Household welfare and forest dependence in Southern Malawi
Monica Fisher ()
Environment and Development Economics, 2004, vol. 9, issue 2, 135-154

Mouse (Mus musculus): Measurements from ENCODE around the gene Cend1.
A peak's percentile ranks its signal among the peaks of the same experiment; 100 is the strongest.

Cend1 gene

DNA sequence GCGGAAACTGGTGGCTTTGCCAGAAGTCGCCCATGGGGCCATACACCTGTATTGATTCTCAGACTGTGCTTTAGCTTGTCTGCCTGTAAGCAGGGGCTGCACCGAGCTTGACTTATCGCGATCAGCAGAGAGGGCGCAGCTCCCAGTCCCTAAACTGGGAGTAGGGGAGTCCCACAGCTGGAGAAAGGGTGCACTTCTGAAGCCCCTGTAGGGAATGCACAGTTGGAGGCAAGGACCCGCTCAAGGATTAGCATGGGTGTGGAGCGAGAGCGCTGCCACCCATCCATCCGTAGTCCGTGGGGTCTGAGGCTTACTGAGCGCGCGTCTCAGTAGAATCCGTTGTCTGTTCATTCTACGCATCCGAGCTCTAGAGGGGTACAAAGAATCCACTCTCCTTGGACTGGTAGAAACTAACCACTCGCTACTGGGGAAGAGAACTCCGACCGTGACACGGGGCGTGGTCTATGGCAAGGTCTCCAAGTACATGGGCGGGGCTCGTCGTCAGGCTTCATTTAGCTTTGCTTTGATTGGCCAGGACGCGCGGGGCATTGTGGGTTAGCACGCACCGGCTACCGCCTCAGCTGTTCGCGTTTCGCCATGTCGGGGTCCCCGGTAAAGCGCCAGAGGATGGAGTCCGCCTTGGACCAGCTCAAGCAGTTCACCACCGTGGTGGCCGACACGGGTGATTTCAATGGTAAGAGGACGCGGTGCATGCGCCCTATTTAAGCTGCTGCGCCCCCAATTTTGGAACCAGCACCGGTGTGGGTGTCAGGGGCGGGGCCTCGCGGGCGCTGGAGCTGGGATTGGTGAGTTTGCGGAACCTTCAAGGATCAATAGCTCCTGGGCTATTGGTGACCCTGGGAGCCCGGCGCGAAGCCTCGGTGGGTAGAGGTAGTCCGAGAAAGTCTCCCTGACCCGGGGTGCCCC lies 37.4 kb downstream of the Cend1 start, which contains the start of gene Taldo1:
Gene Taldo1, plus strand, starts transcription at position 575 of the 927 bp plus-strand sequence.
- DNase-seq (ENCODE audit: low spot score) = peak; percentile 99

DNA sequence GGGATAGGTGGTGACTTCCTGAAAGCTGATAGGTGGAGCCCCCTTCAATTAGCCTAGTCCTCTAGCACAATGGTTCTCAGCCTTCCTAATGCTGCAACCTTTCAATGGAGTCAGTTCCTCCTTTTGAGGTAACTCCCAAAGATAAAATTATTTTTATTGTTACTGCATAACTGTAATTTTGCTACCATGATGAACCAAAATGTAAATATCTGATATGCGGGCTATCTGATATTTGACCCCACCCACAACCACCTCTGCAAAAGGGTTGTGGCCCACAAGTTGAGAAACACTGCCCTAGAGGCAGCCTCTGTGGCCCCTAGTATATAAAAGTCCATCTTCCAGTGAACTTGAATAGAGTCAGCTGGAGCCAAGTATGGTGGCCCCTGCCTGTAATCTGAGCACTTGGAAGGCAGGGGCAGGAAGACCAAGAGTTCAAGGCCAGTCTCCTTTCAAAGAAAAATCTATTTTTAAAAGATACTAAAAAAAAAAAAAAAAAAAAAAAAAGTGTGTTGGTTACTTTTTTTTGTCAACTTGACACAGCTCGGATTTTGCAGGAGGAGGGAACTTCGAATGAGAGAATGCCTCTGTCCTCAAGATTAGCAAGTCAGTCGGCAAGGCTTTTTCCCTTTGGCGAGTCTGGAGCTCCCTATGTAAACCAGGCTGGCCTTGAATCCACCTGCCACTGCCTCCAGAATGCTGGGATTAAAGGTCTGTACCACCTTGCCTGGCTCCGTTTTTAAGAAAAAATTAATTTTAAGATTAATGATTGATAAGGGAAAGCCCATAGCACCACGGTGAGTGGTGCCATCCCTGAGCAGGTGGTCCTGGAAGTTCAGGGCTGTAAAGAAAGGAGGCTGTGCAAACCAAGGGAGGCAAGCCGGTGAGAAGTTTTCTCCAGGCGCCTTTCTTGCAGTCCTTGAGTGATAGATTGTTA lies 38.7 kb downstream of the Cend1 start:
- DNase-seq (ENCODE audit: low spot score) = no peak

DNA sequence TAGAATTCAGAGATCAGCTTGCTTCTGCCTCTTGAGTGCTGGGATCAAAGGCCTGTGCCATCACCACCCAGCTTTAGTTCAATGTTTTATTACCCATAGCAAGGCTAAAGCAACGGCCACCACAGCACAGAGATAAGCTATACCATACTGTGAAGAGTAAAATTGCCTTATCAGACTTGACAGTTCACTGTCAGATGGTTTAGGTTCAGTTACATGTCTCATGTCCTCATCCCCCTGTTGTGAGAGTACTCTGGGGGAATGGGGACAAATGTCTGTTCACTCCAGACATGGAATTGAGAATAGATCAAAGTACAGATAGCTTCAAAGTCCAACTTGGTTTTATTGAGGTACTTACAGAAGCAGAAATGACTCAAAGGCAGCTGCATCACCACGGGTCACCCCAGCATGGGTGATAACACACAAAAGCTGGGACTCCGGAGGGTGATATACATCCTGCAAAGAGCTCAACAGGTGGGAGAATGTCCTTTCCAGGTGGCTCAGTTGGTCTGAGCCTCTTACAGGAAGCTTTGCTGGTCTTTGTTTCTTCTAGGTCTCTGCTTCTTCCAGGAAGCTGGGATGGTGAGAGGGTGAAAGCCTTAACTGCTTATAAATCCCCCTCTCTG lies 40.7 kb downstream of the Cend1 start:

This paper examines the role forests play in alleviating poverty in rural Malawi. Data from three villages in southern Malawi indicate high levels of forest dependence. Gini decomposition shows that access to forest income reduced measured income inequality at the study sites. Tobit analysis of the determinants of reliance on low-return and high-return forest activities indicates that asset-poor households are more reliant on forest activities compared with the better off; reliance on high-return activities is conditioned also by availability of adult male labor and location. Taken together, the study's findings suggest that forests prevent poverty by supplementing income, and may also help to improve the living standards of households that are able to enter into high-return forest occupations. Policy implications are discussed.
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